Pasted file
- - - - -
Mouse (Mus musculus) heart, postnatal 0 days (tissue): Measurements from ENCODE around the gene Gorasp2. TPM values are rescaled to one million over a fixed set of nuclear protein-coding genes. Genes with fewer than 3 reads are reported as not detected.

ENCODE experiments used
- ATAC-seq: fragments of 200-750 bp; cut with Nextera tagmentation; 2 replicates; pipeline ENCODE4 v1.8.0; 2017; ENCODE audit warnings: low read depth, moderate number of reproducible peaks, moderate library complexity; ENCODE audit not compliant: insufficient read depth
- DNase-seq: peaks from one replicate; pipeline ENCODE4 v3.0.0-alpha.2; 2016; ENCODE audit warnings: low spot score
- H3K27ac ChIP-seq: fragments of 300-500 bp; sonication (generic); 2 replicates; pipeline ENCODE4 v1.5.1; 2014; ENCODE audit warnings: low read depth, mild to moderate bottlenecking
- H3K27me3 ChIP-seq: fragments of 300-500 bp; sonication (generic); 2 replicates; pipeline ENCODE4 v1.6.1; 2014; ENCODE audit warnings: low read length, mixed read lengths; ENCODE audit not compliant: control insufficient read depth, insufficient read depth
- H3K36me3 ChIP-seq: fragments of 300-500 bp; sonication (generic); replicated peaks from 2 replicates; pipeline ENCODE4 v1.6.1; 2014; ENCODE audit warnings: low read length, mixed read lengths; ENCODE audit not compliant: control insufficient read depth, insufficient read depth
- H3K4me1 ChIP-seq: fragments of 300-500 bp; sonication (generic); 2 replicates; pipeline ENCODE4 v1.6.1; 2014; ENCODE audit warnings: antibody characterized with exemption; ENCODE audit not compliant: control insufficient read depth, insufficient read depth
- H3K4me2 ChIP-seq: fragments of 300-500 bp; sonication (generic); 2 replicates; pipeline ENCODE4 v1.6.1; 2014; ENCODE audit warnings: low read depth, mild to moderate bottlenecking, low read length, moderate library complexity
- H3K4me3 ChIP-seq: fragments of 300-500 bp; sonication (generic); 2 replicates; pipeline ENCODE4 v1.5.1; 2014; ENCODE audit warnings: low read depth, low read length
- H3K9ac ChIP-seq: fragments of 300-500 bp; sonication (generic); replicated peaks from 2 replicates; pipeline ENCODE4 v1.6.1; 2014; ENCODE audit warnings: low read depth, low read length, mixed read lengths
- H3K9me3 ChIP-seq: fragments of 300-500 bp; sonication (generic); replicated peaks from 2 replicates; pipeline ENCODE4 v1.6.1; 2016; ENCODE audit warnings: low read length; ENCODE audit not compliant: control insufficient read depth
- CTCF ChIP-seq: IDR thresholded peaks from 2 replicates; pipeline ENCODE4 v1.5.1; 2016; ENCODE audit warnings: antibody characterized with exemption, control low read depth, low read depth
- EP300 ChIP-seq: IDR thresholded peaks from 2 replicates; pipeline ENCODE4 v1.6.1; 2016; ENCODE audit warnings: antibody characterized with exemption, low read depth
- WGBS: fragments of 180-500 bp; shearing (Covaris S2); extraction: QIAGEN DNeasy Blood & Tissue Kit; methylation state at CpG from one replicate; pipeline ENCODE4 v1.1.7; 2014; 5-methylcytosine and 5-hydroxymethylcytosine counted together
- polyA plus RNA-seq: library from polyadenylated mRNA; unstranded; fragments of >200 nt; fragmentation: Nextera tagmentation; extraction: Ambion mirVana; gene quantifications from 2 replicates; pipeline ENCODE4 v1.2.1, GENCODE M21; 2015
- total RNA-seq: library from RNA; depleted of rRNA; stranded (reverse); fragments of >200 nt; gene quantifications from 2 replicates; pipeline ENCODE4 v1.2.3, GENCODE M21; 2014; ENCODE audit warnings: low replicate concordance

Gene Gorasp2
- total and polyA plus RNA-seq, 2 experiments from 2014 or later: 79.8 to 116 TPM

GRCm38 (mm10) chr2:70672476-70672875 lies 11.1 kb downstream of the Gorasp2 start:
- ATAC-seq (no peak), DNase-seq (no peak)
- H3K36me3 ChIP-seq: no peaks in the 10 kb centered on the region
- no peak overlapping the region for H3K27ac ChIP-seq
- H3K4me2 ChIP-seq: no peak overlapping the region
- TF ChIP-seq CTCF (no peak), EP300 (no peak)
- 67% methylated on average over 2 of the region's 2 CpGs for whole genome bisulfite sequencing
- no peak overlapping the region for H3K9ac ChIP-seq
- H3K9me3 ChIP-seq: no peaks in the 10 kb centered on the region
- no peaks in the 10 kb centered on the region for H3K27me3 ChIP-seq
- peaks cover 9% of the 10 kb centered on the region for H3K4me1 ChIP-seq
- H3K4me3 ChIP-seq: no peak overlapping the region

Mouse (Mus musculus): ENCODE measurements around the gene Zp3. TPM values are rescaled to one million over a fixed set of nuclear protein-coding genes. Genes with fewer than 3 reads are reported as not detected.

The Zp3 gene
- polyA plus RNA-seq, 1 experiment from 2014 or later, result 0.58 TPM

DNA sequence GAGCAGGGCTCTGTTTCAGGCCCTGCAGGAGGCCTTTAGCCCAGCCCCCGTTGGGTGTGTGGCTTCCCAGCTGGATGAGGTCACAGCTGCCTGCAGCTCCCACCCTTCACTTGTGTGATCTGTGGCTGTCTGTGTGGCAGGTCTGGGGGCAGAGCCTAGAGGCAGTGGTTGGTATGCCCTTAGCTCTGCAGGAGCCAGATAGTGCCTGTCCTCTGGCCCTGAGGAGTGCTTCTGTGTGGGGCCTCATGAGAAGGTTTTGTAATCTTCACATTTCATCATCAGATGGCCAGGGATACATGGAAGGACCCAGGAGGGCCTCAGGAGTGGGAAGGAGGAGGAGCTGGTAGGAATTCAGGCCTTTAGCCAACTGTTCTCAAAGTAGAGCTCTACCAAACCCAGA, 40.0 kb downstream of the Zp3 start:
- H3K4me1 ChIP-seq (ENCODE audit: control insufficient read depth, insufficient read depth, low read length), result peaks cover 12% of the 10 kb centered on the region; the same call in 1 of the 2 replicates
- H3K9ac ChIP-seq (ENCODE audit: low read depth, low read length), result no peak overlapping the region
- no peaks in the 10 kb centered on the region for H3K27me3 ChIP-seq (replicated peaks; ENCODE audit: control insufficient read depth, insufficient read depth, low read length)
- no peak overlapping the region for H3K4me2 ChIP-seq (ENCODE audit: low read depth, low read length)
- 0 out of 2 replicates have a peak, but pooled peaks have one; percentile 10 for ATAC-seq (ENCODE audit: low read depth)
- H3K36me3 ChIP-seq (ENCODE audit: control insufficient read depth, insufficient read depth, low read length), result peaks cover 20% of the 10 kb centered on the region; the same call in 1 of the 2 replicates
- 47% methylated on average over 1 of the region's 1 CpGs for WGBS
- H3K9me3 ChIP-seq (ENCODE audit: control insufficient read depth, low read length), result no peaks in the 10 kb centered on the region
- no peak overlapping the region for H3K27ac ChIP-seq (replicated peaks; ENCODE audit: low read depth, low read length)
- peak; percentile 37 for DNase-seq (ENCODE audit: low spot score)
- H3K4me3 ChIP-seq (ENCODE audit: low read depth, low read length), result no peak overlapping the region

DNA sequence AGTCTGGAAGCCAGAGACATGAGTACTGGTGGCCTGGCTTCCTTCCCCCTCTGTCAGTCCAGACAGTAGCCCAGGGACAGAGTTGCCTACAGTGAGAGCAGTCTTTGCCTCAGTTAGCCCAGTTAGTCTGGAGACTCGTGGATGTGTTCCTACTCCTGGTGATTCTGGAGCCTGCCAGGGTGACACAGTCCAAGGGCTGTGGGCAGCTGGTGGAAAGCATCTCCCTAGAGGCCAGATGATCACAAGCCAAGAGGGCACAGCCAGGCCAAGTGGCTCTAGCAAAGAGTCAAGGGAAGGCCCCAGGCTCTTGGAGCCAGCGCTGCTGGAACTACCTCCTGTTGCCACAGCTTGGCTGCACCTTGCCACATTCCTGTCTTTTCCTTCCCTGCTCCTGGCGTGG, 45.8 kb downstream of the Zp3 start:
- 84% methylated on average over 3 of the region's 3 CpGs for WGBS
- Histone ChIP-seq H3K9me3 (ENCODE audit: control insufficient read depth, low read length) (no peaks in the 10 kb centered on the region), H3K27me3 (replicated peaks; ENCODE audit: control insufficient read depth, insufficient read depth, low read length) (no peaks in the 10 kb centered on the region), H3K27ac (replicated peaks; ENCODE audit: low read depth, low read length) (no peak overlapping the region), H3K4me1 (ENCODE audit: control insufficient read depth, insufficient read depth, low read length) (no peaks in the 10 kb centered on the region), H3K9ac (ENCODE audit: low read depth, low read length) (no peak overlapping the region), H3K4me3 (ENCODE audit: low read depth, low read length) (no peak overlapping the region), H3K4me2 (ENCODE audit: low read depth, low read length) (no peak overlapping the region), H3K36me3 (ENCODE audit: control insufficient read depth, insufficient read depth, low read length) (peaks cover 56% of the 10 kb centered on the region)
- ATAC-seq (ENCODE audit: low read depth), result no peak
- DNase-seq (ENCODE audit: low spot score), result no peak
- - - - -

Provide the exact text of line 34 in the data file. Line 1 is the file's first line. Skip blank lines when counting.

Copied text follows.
- polyA plus RNA-seq, 1 experiment from 2014 or later, result 0.58 TPM